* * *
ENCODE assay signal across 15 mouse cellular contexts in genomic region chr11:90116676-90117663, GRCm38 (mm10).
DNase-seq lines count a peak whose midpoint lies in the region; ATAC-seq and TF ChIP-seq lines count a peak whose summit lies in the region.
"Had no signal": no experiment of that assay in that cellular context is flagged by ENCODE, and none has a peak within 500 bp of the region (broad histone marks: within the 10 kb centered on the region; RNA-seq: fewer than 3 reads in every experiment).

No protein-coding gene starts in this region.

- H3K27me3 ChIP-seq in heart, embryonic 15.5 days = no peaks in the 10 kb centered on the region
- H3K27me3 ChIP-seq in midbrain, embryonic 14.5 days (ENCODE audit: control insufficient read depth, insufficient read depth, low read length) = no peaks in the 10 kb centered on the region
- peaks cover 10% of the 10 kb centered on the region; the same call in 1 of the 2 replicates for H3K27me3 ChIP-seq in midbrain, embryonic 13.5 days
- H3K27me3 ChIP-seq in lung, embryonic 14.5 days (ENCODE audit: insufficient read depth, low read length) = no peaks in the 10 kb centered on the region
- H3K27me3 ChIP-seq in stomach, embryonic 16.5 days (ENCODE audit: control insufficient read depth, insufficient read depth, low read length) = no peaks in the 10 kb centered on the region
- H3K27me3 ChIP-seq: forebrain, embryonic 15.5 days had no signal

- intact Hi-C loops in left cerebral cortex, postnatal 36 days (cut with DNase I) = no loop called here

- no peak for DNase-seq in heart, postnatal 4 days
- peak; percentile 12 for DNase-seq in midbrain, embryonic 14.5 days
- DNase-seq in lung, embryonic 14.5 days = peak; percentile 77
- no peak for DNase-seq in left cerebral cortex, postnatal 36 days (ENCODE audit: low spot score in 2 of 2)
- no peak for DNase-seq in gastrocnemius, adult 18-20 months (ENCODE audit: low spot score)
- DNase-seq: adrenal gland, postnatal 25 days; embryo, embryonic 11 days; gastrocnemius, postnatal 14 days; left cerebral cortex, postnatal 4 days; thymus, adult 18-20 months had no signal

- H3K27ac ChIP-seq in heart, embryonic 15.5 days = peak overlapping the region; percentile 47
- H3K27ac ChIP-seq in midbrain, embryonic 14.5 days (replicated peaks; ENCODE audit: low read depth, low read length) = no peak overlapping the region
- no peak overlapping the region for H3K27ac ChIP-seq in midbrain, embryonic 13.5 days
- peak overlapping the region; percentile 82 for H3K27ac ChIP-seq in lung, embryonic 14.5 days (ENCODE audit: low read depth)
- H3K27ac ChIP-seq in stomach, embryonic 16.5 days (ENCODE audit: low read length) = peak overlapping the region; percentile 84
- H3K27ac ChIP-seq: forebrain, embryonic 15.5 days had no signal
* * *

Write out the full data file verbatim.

ENCODE assay signal across 15 mouse cellular contexts in genomic region chr11:90116676-90117663, GRCm38 (mm10).
DNase-seq lines count a peak whose midpoint lies in the region; ATAC-seq and TF ChIP-seq lines count a peak whose summit lies in the region.
"Had no signal": no experiment of that assay in that cellular context is flagged by ENCODE, and none has a peak within 500 bp of the region (broad histone marks: within the 10 kb centered on the region; RNA-seq: fewer than 3 reads in every experiment).

No protein-coding gene starts in this region.

- H3K27me3 ChIP-seq in heart, embryonic 15.5 days = no peaks in the 10 kb centered on the region
- H3K27me3 ChIP-seq in midbrain, embryonic 14.5 days (ENCODE audit: control insufficient read depth, insufficient read depth, low read length) = no peaks in the 10 kb centered on the region
- peaks cover 10% of the 10 kb centered on the region; the same call in 1 of the 2 replicates for H3K27me3 ChIP-seq in midbrain, embryonic 13.5 days
- H3K27me3 ChIP-seq in lung, embryonic 14.5 days (ENCODE audit: insufficient read depth, low read length) = no peaks in the 10 kb centered on the region
- H3K27me3 ChIP-seq in stomach, embryonic 16.5 days (ENCODE audit: control insufficient read depth, insufficient read depth, low read length) = no peaks in the 10 kb centered on the region
- H3K27me3 ChIP-seq: forebrain, embryonic 15.5 days had no signal

- intact Hi-C loops in left cerebral cortex, postnatal 36 days (cut with DNase I) = no loop called here

- no peak for DNase-seq in heart, postnatal 4 days
- peak; percentile 12 for DNase-seq in midbrain, embryonic 14.5 days
- DNase-seq in lung, embryonic 14.5 days = peak; percentile 77
- no peak for DNase-seq in left cerebral cortex, postnatal 36 days (ENCODE audit: low spot score in 2 of 2)
- no peak for DNase-seq in gastrocnemius, adult 18-20 months (ENCODE audit: low spot score)
- DNase-seq: adrenal gland, postnatal 25 days; embryo, embryonic 11 days; gastrocnemius, postnatal 14 days; left cerebral cortex, postnatal 4 days; thymus, adult 18-20 months had no signal

- H3K27ac ChIP-seq in heart, embryonic 15.5 days = peak overlapping the region; percentile 47
- H3K27ac ChIP-seq in midbrain, embryonic 14.5 days (replicated peaks; ENCODE audit: low read depth, low read length) = no peak overlapping the region
- no peak overlapping the region for H3K27ac ChIP-seq in midbrain, embryonic 13.5 days
- peak overlapping the region; percentile 82 for H3K27ac ChIP-seq in lung, embryonic 14.5 days (ENCODE audit: low read depth)
- H3K27ac ChIP-seq in stomach, embryonic 16.5 days (ENCODE audit: low read length) = peak overlapping the region; percentile 84
- H3K27ac ChIP-seq: forebrain, embryonic 15.5 days had no signal